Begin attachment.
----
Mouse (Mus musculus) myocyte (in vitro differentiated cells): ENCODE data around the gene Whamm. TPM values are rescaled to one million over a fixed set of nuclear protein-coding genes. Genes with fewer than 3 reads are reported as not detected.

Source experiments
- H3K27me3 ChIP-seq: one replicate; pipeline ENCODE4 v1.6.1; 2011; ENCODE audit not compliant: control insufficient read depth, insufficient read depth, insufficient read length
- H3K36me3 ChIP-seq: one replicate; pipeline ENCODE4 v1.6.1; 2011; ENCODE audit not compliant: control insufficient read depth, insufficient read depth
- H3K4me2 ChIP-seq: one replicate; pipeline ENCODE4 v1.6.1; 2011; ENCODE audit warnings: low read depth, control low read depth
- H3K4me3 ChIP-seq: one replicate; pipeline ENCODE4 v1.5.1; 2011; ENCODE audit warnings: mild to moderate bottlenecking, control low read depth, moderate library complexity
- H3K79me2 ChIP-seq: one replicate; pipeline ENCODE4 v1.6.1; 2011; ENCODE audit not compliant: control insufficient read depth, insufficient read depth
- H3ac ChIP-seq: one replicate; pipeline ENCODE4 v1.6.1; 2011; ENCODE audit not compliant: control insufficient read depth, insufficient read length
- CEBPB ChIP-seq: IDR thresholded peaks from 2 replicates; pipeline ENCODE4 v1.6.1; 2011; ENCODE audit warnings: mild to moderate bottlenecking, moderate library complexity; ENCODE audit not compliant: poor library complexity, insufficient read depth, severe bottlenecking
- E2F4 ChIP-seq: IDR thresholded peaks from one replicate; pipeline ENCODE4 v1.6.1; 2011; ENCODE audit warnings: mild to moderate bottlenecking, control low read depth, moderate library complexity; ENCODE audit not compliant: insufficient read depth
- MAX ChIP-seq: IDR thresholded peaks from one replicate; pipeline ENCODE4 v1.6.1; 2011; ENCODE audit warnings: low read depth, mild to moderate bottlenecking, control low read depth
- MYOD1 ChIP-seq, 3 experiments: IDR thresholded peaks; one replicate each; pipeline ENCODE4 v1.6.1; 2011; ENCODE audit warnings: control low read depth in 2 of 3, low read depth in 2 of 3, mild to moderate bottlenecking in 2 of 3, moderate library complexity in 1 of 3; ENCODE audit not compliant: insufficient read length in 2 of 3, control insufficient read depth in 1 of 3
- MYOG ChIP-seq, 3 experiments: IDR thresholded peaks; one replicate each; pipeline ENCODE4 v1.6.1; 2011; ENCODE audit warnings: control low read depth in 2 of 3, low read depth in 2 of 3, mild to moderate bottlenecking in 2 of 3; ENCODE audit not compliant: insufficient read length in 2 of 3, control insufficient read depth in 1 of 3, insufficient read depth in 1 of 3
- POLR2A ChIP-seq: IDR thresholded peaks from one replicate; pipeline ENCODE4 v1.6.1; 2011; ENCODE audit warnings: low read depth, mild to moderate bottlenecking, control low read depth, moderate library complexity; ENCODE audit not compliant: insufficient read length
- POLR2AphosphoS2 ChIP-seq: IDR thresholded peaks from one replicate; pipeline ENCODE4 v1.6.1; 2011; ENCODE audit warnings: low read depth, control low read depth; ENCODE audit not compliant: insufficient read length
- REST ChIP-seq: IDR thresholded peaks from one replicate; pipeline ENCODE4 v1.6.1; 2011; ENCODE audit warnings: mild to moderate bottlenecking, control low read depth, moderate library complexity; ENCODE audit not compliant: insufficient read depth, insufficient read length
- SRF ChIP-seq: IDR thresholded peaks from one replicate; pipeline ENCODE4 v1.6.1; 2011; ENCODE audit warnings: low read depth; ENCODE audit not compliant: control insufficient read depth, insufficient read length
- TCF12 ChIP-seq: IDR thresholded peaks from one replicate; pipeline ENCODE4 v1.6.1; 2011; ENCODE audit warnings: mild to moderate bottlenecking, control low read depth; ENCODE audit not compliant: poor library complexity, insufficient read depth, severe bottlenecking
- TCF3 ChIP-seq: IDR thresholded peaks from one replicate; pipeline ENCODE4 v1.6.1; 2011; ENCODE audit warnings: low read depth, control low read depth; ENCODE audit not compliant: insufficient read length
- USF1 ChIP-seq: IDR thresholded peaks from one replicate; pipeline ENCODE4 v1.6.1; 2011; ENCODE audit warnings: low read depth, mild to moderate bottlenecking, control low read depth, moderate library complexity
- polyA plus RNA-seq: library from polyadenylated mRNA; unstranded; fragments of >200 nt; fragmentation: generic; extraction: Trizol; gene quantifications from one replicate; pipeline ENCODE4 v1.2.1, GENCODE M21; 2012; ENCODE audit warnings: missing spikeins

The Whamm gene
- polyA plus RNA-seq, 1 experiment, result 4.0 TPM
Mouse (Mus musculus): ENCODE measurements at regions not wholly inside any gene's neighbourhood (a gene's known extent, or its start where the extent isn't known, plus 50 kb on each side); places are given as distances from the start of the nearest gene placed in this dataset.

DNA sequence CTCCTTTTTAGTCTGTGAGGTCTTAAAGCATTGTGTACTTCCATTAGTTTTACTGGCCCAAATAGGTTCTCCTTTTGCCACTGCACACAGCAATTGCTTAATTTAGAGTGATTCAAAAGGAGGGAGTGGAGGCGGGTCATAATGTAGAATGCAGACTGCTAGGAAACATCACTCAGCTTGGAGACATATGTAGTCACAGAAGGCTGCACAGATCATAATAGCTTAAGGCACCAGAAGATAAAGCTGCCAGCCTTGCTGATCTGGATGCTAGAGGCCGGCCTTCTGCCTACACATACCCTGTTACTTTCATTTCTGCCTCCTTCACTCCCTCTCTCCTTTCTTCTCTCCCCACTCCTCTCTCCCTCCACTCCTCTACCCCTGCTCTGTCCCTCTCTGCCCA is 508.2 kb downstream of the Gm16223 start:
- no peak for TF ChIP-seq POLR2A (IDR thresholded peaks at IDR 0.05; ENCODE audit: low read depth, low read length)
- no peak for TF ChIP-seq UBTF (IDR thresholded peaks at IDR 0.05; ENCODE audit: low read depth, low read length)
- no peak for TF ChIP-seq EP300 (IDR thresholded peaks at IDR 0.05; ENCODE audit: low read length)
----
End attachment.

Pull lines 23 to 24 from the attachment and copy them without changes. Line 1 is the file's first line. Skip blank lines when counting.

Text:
- polyA plus RNA-seq, 1 experiment, result 4.0 TPM
Mouse (Mus musculus): ENCODE measurements at regions not wholly inside any gene's neighbourhood (a gene's known extent, or its start where the extent isn't known, plus 50 kb on each side); places are given as distances from the start of the nearest gene placed in this dataset.